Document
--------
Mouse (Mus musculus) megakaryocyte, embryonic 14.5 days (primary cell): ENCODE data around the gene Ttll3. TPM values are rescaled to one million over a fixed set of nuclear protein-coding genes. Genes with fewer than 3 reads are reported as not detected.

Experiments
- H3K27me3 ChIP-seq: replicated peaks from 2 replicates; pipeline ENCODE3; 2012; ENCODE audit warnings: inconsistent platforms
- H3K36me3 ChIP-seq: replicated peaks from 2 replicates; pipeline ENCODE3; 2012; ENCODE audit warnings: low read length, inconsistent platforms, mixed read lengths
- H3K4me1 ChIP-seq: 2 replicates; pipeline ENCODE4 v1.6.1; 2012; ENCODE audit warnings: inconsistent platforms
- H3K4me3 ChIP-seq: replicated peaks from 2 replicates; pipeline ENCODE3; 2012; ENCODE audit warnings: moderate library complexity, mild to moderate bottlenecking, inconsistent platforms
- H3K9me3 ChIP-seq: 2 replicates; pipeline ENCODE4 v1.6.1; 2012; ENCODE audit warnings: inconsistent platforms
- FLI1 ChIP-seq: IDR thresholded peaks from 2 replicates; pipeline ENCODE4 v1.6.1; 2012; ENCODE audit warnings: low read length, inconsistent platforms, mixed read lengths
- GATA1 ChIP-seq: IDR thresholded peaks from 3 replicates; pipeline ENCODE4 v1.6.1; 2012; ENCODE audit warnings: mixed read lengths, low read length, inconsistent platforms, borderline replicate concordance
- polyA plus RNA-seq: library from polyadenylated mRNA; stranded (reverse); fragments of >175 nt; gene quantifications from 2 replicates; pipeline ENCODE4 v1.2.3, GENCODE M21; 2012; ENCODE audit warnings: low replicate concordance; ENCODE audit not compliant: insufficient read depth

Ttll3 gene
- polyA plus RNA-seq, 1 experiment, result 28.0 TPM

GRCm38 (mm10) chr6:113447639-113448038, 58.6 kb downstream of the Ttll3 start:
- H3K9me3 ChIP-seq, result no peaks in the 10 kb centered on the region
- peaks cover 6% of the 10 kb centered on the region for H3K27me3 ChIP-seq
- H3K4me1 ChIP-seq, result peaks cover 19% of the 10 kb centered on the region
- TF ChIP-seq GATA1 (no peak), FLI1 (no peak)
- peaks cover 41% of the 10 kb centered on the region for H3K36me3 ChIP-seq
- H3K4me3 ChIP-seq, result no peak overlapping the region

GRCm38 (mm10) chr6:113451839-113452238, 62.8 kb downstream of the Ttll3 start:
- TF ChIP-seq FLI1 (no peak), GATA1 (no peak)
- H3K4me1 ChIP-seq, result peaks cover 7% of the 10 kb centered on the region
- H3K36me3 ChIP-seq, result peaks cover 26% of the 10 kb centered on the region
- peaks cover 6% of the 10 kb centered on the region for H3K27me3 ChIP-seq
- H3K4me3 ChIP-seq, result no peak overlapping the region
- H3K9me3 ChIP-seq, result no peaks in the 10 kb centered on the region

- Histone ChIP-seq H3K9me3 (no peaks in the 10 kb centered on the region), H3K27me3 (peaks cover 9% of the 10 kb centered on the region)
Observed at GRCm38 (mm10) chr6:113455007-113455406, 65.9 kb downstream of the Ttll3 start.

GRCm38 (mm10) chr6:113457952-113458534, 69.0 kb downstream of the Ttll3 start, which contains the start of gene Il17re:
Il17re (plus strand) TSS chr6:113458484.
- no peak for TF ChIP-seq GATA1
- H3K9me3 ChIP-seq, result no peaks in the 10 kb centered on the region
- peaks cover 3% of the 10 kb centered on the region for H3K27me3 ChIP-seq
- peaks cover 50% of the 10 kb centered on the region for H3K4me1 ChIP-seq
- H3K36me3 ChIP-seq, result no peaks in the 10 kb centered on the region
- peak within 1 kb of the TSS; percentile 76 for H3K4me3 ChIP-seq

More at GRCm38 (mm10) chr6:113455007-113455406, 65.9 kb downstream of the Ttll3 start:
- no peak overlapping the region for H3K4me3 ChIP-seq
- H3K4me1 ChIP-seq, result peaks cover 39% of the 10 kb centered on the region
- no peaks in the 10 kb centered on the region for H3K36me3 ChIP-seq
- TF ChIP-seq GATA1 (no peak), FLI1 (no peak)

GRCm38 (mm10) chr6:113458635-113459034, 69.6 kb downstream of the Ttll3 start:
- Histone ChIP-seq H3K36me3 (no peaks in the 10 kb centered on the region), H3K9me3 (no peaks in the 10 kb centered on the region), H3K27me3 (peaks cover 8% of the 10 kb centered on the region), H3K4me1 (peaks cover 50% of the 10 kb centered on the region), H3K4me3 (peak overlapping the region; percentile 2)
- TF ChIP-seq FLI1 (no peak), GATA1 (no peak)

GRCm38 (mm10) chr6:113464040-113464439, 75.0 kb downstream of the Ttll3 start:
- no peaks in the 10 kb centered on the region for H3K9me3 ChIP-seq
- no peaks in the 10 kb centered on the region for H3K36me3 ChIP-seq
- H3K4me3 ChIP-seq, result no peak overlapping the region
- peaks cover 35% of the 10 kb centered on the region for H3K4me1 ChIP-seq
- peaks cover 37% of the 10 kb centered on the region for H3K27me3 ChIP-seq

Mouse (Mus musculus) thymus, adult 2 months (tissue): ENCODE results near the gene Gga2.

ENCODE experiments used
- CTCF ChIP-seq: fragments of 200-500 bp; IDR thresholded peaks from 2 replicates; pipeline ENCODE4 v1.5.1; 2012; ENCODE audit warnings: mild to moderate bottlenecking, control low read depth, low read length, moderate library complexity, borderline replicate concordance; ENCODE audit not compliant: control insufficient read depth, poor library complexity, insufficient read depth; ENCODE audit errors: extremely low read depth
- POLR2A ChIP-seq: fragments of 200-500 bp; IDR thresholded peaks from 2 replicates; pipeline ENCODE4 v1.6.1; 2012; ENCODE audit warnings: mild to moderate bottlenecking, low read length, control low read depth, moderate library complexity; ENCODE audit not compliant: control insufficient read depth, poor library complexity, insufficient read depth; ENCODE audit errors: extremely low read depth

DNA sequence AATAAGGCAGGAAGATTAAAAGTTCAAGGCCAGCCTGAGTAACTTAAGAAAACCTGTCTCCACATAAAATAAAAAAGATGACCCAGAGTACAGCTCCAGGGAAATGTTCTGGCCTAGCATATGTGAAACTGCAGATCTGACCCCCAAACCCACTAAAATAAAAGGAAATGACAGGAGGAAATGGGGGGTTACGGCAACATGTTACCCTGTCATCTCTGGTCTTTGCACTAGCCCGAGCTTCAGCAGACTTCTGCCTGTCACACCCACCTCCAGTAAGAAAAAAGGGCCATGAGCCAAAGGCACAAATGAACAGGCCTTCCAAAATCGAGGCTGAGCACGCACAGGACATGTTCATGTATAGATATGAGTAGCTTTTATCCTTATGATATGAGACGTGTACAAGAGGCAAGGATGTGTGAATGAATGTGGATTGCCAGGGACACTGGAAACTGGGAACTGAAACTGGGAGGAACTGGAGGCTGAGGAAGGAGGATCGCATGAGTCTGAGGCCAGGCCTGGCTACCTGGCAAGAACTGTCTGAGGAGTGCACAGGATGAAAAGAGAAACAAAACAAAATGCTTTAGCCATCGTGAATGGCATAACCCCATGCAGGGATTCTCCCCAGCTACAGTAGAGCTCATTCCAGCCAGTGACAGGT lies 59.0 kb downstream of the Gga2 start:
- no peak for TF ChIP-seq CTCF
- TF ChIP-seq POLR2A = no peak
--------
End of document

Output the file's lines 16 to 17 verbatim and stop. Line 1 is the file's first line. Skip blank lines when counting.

- H3K4me1 ChIP-seq, result peaks cover 19% of the 10 kb centered on the region
- TF ChIP-seq GATA1 (no peak), FLI1 (no peak)